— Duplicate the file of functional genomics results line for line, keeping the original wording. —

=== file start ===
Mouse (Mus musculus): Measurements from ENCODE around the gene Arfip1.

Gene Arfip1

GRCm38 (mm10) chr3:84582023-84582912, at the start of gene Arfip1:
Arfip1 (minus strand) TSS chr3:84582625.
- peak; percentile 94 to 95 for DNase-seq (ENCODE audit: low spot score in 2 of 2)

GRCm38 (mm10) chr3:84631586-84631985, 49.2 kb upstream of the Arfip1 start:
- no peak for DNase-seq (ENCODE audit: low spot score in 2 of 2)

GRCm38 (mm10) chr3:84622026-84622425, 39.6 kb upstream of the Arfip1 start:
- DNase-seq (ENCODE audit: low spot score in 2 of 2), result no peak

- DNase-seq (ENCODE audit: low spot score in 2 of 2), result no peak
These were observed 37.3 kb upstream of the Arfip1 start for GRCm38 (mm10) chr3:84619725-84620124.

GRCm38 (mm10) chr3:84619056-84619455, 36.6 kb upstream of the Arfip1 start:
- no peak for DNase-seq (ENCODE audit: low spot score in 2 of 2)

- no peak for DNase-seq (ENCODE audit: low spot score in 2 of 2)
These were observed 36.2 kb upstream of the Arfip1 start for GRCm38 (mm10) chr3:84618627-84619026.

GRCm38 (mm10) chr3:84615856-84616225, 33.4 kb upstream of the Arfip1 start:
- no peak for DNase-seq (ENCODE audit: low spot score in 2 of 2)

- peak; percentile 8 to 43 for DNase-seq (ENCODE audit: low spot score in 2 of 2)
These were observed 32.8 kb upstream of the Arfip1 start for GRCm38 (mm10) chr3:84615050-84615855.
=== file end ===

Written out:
Mouse (Mus musculus): Measurements from ENCODE around the gene Arfip1.

Gene Arfip1

GRCm38 (mm10) chr3:84582023-84582912, at the start of gene Arfip1:
Arfip1 (minus strand) TSS chr3:84582625.
- peak; percentile 94 to 95 for DNase-seq (ENCODE audit: low spot score in 2 of 2)

GRCm38 (mm10) chr3:84631586-84631985, 49.2 kb upstream of the Arfip1 start:
- no peak for DNase-seq (ENCODE audit: low spot score in 2 of 2)

GRCm38 (mm10) chr3:84622026-84622425, 39.6 kb upstream of the Arfip1 start:
- DNase-seq (ENCODE audit: low spot score in 2 of 2), result no peak

- DNase-seq (ENCODE audit: low spot score in 2 of 2), result no peak
These were observed 37.3 kb upstream of the Arfip1 start for GRCm38 (mm10) chr3:84619725-84620124.

GRCm38 (mm10) chr3:84619056-84619455, 36.6 kb upstream of the Arfip1 start:
- no peak for DNase-seq (ENCODE audit: low spot score in 2 of 2)

- no peak for DNase-seq (ENCODE audit: low spot score in 2 of 2)
These were observed 36.2 kb upstream of the Arfip1 start for GRCm38 (mm10) chr3:84618627-84619026.

GRCm38 (mm10) chr3:84615856-84616225, 33.4 kb upstream of the Arfip1 start:
- no peak for DNase-seq (ENCODE audit: low spot score in 2 of 2)

- peak; percentile 8 to 43 for DNase-seq (ENCODE audit: low spot score in 2 of 2)
These were observed 32.8 kb upstream of the Arfip1 start for GRCm38 (mm10) chr3:84615050-84615855.